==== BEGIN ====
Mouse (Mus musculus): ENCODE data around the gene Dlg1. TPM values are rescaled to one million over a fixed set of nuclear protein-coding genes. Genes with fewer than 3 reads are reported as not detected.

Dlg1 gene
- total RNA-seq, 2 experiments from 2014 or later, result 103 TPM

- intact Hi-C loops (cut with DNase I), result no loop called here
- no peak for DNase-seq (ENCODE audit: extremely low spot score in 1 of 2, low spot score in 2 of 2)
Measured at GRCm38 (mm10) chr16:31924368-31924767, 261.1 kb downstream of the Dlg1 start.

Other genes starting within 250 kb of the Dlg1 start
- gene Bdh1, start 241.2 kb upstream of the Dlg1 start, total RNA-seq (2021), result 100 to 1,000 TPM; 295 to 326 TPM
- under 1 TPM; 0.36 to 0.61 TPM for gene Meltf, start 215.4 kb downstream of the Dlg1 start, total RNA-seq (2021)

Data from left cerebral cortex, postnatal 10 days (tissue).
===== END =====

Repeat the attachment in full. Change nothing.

Mouse (Mus musculus): ENCODE data around the gene Dlg1. TPM values are rescaled to one million over a fixed set of nuclear protein-coding genes. Genes with fewer than 3 reads are reported as not detected.

Dlg1 gene
- total RNA-seq, 2 experiments from 2014 or later, result 103 TPM

- intact Hi-C loops (cut with DNase I), result no loop called here
- no peak for DNase-seq (ENCODE audit: extremely low spot score in 1 of 2, low spot score in 2 of 2)
Measured at GRCm38 (mm10) chr16:31924368-31924767, 261.1 kb downstream of the Dlg1 start.

Other genes starting within 250 kb of the Dlg1 start
- gene Bdh1, start 241.2 kb upstream of the Dlg1 start, total RNA-seq (2021), result 100 to 1,000 TPM; 295 to 326 TPM
- under 1 TPM; 0.36 to 0.61 TPM for gene Meltf, start 215.4 kb downstream of the Dlg1 start, total RNA-seq (2021)

Data from left cerebral cortex, postnatal 10 days (tissue).